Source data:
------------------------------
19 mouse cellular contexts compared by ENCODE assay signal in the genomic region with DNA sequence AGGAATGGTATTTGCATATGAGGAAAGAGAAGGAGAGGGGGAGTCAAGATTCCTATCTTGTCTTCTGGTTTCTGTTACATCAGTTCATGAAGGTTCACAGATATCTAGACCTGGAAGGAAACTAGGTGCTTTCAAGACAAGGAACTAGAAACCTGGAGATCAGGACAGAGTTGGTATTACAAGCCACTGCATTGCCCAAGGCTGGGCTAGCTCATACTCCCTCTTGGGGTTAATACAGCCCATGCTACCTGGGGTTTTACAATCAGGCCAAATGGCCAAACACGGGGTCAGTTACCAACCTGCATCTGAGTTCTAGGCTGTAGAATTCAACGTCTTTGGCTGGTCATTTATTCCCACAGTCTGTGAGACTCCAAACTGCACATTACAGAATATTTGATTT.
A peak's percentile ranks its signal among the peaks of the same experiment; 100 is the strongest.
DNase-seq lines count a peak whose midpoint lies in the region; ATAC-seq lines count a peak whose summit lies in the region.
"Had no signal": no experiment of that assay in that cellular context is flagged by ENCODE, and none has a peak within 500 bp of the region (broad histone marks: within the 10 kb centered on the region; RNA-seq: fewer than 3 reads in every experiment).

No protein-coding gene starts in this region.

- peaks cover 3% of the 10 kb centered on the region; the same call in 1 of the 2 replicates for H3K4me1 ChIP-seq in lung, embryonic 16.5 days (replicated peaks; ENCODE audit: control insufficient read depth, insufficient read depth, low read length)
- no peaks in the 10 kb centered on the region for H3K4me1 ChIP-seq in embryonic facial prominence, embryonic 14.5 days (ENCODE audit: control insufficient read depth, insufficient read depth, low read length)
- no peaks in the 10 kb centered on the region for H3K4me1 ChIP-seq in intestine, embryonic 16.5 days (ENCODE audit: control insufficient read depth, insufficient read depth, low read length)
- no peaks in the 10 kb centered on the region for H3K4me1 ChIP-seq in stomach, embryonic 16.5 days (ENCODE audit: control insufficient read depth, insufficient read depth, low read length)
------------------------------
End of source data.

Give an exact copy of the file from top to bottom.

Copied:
19 mouse cellular contexts compared by ENCODE assay signal in the genomic region with DNA sequence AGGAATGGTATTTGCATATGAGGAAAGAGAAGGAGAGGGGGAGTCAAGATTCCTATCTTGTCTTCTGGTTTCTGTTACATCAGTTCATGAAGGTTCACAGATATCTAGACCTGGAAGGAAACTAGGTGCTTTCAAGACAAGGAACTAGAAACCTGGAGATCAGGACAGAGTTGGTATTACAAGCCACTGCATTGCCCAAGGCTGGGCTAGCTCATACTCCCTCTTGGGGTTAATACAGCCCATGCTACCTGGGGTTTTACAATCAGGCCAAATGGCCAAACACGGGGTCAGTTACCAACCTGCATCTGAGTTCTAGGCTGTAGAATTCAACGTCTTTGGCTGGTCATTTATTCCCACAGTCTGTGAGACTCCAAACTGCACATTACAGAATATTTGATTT.
A peak's percentile ranks its signal among the peaks of the same experiment; 100 is the strongest.
DNase-seq lines count a peak whose midpoint lies in the region; ATAC-seq lines count a peak whose summit lies in the region.
"Had no signal": no experiment of that assay in that cellular context is flagged by ENCODE, and none has a peak within 500 bp of the region (broad histone marks: within the 10 kb centered on the region; RNA-seq: fewer than 3 reads in every experiment).

No protein-coding gene starts in this region.

- peaks cover 3% of the 10 kb centered on the region; the same call in 1 of the 2 replicates for H3K4me1 ChIP-seq in lung, embryonic 16.5 days (replicated peaks; ENCODE audit: control insufficient read depth, insufficient read depth, low read length)
- no peaks in the 10 kb centered on the region for H3K4me1 ChIP-seq in embryonic facial prominence, embryonic 14.5 days (ENCODE audit: control insufficient read depth, insufficient read depth, low read length)
- no peaks in the 10 kb centered on the region for H3K4me1 ChIP-seq in intestine, embryonic 16.5 days (ENCODE audit: control insufficient read depth, insufficient read depth, low read length)
- no peaks in the 10 kb centered on the region for H3K4me1 ChIP-seq in stomach, embryonic 16.5 days (ENCODE audit: control insufficient read depth, insufficient read depth, low read length)